The Forgotten Writings of Bram Stoker is a treasure trove for Stoker fans, offering up previously lost and unknown works. Among them, his short story "When the Sky Rains Gold"--which brings about the revelation that the horror master also wrote romances. Here's the beginning of the story:
The earliest recollection of Victor Paterson was of a stern and unbending father to whom all around him paid almost extravagant homage, and who frowned when any of his children had the hardihood to appear in his presence. Indeed, he felt from the tears and kisses of his mother on such occasions that some kindly and protective power had been exercised on his behalf. While he was yet—as it seemed to him afterward—a very baby he had been conscious of a stern, loud voice raised in menace, and a soft, appealing one in reply from the mother to whose heart he was clasped; and he felt, rather than remembered, that to what had passed at that interview was due any kindness shown later on to him or to either of his younger brothers. This feeling was partly due to an interview several years later when he was a great, brawny boy. His father had sent for him to his library, and when he had entered and stood almost trembling before him, said:
I have sent for you, sir, because you are now of an age to understand your position in life, and to realize what I have arranged concerning the future of yourself and your brothers.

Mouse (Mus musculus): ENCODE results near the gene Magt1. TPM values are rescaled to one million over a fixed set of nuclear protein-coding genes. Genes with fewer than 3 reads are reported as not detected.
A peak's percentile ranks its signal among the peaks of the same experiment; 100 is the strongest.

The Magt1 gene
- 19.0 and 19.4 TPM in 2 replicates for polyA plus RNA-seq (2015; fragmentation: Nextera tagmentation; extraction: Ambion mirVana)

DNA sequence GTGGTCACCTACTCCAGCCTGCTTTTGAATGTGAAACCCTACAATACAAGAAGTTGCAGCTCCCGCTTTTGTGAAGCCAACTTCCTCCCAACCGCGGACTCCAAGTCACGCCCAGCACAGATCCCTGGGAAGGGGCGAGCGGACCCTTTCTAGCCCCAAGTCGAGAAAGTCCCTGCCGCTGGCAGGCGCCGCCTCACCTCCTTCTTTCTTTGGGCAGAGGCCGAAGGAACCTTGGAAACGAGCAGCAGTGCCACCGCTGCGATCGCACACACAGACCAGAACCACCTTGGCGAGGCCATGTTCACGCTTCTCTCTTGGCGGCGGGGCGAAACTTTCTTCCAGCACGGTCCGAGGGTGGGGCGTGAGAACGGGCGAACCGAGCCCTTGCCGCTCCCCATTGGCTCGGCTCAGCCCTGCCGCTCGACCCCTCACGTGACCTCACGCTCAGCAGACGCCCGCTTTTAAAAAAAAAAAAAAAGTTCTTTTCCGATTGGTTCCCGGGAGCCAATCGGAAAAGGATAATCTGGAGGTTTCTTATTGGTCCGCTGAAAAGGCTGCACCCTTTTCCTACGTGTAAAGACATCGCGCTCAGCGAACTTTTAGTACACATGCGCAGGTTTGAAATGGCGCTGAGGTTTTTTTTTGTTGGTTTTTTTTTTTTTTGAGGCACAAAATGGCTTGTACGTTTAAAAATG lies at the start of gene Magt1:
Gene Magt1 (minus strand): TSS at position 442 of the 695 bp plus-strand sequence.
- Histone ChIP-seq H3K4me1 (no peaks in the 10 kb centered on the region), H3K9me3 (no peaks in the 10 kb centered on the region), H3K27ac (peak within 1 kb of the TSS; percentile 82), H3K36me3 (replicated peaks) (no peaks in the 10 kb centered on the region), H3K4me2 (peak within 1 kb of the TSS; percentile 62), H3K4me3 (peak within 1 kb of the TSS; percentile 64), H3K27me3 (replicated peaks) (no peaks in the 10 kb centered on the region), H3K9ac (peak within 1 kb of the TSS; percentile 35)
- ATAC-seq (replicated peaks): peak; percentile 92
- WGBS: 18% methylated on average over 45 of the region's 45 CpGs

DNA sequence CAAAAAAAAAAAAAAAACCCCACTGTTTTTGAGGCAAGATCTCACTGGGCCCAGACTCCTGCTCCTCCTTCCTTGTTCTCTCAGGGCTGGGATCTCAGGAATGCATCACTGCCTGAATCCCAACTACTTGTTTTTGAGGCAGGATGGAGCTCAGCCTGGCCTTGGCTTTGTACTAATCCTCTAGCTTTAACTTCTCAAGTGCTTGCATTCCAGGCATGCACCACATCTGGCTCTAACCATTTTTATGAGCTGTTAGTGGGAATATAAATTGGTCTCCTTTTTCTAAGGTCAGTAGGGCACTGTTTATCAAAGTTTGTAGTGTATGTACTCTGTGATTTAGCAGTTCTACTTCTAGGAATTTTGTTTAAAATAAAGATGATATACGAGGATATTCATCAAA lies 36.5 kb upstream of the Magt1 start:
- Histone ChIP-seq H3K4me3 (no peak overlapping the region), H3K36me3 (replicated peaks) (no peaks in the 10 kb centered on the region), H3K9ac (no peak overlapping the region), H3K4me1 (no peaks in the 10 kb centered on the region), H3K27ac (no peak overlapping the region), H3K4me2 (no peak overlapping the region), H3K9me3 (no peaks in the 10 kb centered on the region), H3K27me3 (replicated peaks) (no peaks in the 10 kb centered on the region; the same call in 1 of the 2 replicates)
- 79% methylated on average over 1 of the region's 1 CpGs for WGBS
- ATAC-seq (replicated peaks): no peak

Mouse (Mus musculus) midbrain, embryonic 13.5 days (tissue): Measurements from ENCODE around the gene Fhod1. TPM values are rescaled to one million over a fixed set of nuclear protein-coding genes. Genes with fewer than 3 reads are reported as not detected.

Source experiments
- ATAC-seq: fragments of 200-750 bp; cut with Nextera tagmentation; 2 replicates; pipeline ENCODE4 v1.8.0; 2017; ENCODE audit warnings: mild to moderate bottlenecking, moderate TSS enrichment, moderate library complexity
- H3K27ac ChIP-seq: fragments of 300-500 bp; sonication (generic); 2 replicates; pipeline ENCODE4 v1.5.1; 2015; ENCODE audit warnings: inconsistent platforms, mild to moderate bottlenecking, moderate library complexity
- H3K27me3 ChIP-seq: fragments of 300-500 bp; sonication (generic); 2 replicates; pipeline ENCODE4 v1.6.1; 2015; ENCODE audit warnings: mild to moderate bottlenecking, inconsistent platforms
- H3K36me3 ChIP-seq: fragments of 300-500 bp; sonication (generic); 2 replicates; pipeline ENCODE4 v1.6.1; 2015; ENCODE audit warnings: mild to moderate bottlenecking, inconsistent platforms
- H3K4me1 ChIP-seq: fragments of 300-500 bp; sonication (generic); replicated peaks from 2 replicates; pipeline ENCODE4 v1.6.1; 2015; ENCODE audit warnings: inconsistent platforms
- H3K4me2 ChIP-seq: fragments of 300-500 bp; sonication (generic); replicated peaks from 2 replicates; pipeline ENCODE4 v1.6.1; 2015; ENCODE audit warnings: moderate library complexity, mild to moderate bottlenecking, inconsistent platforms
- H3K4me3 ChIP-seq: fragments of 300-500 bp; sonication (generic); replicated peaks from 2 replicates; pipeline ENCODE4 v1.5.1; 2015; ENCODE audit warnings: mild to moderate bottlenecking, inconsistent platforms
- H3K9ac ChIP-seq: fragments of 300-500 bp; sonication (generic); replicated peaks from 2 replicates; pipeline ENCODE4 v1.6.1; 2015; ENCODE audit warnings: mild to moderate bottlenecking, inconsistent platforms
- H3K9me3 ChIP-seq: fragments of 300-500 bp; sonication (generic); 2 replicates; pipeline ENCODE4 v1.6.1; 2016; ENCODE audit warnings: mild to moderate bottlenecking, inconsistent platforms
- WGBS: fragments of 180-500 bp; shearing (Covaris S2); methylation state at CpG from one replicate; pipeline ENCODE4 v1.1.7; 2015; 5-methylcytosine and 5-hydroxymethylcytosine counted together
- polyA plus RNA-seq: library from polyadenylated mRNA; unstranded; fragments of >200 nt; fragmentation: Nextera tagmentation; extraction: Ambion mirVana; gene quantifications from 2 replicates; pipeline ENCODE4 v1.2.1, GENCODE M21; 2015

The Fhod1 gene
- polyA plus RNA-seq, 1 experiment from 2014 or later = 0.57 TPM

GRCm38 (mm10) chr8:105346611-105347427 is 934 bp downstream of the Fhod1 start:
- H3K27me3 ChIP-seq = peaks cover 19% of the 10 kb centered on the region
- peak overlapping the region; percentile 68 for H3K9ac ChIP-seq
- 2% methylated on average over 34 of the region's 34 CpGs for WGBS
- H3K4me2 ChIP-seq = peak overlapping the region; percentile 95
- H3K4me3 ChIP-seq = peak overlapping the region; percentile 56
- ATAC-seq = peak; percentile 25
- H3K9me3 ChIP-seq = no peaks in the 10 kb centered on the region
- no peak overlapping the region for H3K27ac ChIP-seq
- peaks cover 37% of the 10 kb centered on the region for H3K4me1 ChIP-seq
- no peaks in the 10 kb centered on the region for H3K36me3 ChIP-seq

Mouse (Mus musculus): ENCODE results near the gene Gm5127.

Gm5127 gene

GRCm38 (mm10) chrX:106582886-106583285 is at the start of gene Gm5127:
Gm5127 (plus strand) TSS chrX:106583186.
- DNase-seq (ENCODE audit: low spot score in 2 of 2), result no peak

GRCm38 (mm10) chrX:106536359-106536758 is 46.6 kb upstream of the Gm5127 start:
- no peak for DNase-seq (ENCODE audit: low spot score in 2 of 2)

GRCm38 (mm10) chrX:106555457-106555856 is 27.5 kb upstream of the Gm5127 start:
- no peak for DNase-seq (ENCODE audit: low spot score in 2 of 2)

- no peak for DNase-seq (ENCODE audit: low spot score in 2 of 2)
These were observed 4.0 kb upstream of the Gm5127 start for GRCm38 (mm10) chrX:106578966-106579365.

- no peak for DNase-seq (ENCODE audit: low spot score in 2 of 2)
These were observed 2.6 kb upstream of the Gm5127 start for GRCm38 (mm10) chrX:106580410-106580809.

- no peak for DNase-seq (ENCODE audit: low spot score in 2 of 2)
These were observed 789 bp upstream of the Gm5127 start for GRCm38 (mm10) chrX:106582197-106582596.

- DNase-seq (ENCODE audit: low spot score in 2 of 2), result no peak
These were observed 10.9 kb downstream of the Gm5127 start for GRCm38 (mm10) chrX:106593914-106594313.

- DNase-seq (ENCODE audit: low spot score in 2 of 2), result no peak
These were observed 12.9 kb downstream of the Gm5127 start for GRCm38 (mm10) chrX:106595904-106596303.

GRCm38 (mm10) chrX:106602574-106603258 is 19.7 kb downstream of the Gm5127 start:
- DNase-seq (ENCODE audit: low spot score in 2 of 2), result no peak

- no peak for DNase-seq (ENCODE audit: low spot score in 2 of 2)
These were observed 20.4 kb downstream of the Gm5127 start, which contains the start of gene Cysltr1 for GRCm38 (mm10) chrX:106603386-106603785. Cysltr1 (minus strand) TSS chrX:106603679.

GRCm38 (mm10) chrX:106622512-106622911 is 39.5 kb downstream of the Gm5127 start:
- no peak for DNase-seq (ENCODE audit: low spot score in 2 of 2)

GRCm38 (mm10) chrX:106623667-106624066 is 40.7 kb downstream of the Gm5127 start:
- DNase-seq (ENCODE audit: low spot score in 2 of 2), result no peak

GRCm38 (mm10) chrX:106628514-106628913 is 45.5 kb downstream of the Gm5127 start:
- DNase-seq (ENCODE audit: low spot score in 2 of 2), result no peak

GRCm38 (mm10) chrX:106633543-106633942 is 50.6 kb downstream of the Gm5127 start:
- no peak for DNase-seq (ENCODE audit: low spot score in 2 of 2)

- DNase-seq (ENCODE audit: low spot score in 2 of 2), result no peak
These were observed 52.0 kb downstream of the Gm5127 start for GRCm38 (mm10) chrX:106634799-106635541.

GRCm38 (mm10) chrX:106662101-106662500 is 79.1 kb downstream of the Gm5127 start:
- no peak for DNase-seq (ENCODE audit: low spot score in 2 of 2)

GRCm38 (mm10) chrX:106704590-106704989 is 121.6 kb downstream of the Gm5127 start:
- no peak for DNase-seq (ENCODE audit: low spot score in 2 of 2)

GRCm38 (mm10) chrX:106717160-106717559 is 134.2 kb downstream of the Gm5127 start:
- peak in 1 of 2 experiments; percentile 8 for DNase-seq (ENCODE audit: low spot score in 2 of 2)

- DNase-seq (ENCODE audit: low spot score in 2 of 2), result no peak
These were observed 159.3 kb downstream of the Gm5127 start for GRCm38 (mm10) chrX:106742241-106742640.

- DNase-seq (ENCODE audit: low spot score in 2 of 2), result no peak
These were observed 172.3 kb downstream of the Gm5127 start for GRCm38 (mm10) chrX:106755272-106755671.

Here Victor tried to mumble out some sort of thanks, but his father, holding up a warning hand, went on: “I want no thanks—no recognition of any kind. I have no desire whatever to have sons to make my own life worried to the extent that children can disarrange settled plans. Candidly I wish that none of you had ever been born, but since you are here, and as the law does not give me power of life and death over you, I have yielded to your mother’s wishes that you should be in some way placed in an independent position. I have acquiesced in this the more freely since I shall thus be able to secure through your absence a larger measure of quiet for myself. I have, therefore, arranged that you are to have an estate